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How old should chicks be before they go out in the chicken coop with a heat lamp?

post #1 of 7
Thread Starter 

Hi,

 

I have three different ages of chicks - 10 days old, 2 weeks old, and almost 3 weeks old.   It is a cool spring here in Nova Scotia - no frosts, but cool nightly temps of about 43F at the lowest.  Can I put my chicks (37 in total) into my chicken coop with a heat lamp?   I'm pretty sure I can, but I wanted to get a second opinion.  I will put some deep litter (wood chips) in the coop, and line the bottom foot or so of the walls with cardboard for insulation.   

 

Your opinion is appreciated!

post #2 of 7

You can brood in the coop. Personally I don't. Securing heat lamps can be troublesome and fires are a common occurrence. Your three week old chicks should be ready for the coop at this time of season. We put the cockerels out at three weeks last week and temps were still in low and mid 40's at night. They were far less feathered than the pullets and are doing fine. Kept the pullets in brooder as I'm selling them and don't want to run around the grow out coop picking them up for people. To make space in brooder put the 3 week old out then in week from now the current two week and then the last group.

 

If you do decide to finish brooding the younger ones in coop I'd just have the heat on at night to mid morning. And double secure the lamp as precaution. 

Everybody talks about the weather, but nobody does anything about it.

 

-Charles Dudley Warner

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Everybody talks about the weather, but nobody does anything about it.

 

-Charles Dudley Warner

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post #3 of 7

Many of us are now brooding our chicks outdoors in our coops and runs from the start, using a heating pad system. Please check out the thread on this subject here on this forum. Go back several pages and you will see some very innovative variations of the frame to accommodate larger broods.

 

I urge you to look into this method of heating chicks as opposed to the heat lamps as a heat source for future broods. But trying to move half-brooded chicks outside when the ambient temps are much cooler than they are indoors where they are presently being brooded is going to stress them. Chickens suffer significantly from wide temperature spreads.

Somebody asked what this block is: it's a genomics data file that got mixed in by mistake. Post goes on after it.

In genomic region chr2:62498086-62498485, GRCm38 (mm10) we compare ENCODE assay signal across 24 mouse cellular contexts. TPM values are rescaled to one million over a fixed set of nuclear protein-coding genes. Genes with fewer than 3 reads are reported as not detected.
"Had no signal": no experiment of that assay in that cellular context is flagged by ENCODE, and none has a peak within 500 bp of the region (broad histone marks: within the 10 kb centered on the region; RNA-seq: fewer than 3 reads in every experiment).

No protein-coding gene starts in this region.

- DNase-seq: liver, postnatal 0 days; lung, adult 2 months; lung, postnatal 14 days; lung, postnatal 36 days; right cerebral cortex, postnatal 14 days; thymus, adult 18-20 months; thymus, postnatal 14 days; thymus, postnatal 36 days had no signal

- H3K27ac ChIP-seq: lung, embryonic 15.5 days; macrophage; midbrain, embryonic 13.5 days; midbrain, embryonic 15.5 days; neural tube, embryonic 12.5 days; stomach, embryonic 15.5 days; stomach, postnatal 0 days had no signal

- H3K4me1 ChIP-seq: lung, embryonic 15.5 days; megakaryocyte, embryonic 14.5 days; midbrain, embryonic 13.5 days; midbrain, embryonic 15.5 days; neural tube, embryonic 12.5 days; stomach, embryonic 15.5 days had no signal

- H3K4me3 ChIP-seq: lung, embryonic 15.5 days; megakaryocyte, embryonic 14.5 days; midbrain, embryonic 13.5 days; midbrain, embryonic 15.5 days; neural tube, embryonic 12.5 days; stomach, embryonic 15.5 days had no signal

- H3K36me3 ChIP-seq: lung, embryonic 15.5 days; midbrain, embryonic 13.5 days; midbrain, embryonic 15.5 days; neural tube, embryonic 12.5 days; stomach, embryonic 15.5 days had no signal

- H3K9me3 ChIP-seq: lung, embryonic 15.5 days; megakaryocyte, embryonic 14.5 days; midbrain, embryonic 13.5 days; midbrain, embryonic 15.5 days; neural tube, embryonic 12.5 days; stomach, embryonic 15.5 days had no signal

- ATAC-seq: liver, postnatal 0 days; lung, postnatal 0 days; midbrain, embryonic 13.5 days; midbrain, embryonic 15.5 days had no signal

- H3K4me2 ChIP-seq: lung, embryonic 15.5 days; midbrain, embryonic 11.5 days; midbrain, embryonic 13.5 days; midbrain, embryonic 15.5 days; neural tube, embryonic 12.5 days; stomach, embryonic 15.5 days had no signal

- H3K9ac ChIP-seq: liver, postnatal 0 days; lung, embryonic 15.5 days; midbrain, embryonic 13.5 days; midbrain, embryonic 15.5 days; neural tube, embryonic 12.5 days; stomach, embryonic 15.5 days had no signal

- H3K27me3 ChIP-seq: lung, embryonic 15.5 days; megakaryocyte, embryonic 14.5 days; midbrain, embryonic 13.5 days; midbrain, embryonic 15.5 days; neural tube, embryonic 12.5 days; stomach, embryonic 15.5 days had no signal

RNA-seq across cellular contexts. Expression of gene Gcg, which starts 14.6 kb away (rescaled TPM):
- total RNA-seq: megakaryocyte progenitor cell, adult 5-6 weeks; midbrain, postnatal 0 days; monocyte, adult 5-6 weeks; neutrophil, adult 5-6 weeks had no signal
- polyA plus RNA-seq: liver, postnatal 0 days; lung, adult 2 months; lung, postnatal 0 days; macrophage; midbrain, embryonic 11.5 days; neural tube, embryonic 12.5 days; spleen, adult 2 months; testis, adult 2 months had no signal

My advice is to keep them all together and finish brooding them indoors, gradually decreasing the temperature where they are to closely resemble what they will encounter outdoors in the coop, then move them all out together when they no longer need any extra heat. This would be when the youngest have all their feathers.

 

Keeping them all together will avoid the problem of re-integration. That's as stressful as being subjected to temperature variations.

post #4 of 7
I think mine are 4-6 weeks, but I have mine on my screened in back porch in a kiddie pool with a heating lamp at night. 65 at night here, 95 during the day. My smallest one is just now getting feathers in and they would be devasted if they were apart. I plan to move mine out in a couple weeks.
post #5 of 7

I'd use two lamps to ensure they don't pile and smother each other.

post #6 of 7

I've never had problem integrating young birds. Normal problems of larger birds or cockerels crowding out the smaller birds from feeder occur if a reintroduction after week of two or if they stay together. It helps to have an extra feeder. Some go as far as separating out the cockerels once there is an issue. They have a bachelor pad for growing out the boys. We've only one grow out coop and to relieve crowding move the largest pullets to the layer coop and start culling cockerels at 12 to 14 weeks of age for summer BBQ.

Everybody talks about the weather, but nobody does anything about it.

 

-Charles Dudley Warner

Reply

Everybody talks about the weather, but nobody does anything about it.

 

-Charles Dudley Warner

Reply
post #7 of 7
Thread Starter 

Thank you all for your input.  

 

I insulated the coop, and fit my brooder lamp with a 250-watt bulb (I was using 175 before).   I put the chicks out last night, and watched them closely, and they all seem to happy and healthy!   They seem to be appreciating the extra room, and they actually seem to be calmer than they were indoors.   I think it will all work out!  :)

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